Third, for myself, given that:
(1) the NF-kB) pathway is commonly deregulated in lymphomas, and that
(2) curcumin can inhibit growth of these cell lines and increase their chemosensitivity to cisplatin, and given also that
(3) it (curcumin) increases apoptosis and differentiation of vitamin D-treated tumor cells, with direct binding of curcumin to the vitamin D receptor (VDR), and that
(4) curcumin modulates the well-known overexpression of EZH2 in anaplastic lymphomas and can down-regulate the  JAK/STAT pathway that is also incriminated in BIA-ALCL, then I have (strictly ad hoc-ly and off-label) counseled the deployment, with provisional but promising success, of a regimen of high-penetrance curcuminoids (either phytosomal or nanoparticulate) and optimal-dosed Vitamin D3 (achieving 25(OH)D assay levels of at least 66 ng/ml and above), in the small number of BIA-ALCL cases I have consulted on, but clearly this requires validation in clinical trial. And Mark Clemens' recent findings suggesting that some BIA-ALCL are associated with a chronic allergic immune response to currently undetermined antigen(s) - with IL-13 activity (associated with allergic inflammation) as well as eosinophils and mast cells surrounding the BIA-ALCL tumors plus the presence of IgE – is tantalizing in this connection of anti-inflammatory interventions.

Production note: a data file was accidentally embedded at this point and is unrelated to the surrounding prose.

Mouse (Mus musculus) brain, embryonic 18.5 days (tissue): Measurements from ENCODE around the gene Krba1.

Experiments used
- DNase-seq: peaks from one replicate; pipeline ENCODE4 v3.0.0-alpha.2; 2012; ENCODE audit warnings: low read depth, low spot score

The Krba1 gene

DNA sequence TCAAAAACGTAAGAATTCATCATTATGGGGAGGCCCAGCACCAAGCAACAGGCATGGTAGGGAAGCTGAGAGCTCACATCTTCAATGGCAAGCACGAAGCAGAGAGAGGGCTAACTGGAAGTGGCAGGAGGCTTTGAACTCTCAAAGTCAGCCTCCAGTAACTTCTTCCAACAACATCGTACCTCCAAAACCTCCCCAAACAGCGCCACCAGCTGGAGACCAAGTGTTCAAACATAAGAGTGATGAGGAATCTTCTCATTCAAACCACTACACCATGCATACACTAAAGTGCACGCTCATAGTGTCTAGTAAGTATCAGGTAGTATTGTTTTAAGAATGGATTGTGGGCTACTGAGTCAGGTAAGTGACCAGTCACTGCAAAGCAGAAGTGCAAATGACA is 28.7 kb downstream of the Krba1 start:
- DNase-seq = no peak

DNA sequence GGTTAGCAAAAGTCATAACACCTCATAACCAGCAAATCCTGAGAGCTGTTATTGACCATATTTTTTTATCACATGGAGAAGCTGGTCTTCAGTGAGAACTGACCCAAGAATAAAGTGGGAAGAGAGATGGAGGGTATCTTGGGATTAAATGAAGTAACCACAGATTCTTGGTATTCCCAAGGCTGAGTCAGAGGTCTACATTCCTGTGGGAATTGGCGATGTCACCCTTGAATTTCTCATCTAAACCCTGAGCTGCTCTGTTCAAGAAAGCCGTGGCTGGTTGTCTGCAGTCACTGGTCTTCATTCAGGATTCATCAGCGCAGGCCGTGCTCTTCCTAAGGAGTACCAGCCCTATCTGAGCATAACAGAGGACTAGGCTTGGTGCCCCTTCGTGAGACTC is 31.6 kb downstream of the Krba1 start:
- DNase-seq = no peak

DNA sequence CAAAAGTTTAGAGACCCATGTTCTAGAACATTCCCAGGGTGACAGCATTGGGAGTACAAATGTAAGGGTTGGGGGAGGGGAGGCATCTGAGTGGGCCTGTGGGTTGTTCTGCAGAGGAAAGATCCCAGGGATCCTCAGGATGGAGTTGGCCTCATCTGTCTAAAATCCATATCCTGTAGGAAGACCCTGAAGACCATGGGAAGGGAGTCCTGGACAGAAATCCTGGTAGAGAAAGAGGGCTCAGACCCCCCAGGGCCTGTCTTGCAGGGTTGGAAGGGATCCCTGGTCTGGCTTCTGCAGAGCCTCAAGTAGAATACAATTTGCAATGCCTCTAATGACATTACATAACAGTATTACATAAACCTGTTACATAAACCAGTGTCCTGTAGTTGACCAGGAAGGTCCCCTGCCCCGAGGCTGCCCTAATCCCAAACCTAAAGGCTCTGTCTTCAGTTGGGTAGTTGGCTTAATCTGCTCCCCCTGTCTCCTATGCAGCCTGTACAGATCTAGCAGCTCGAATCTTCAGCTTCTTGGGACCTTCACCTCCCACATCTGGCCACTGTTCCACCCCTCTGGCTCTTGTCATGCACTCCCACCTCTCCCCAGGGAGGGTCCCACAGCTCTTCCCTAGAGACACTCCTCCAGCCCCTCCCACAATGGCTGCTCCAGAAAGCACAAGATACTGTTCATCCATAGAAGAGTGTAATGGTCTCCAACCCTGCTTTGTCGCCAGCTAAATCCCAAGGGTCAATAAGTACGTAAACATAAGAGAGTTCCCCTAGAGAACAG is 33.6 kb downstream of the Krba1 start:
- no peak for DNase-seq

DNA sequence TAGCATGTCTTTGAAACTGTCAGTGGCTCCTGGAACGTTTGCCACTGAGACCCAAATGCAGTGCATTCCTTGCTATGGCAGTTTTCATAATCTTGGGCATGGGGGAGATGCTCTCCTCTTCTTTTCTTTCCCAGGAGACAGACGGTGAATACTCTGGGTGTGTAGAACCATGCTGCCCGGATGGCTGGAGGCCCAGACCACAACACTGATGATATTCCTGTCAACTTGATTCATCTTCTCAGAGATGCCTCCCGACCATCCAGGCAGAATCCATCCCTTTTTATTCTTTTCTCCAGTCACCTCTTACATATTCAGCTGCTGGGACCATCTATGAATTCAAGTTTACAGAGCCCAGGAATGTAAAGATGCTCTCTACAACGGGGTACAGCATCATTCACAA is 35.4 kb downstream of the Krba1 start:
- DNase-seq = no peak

Going Forward, Work Still To Do:
1.     I am also looking to press for the expansion of the European Commission Medical Device Expert Group (VMDEC) Task Force with respect to collection and analysis of EU-based BIA-ALCL cases, but VMDEC registry data must be coordinated with other non-EU entities – like the PROFILE Registry maintained by the The Plastic Surgery Foundation here in the States, the Australian Breast Device Registry,  among many others – if we are to establish a larger and more comprehensive cross-boundary collaborative BIA-ALCL surveillance initiatives to advance our knowledge and better serve the many women affected (and often overlooked and sometimes misdiagnosed as Hodgkin lymphoma or other entities).

2.     It is disconcerting that we still, even in 2018, lack consistent standardization and reporting regarding pathological examination of mammary implants (most institutions often continue to recommend gross examination alone).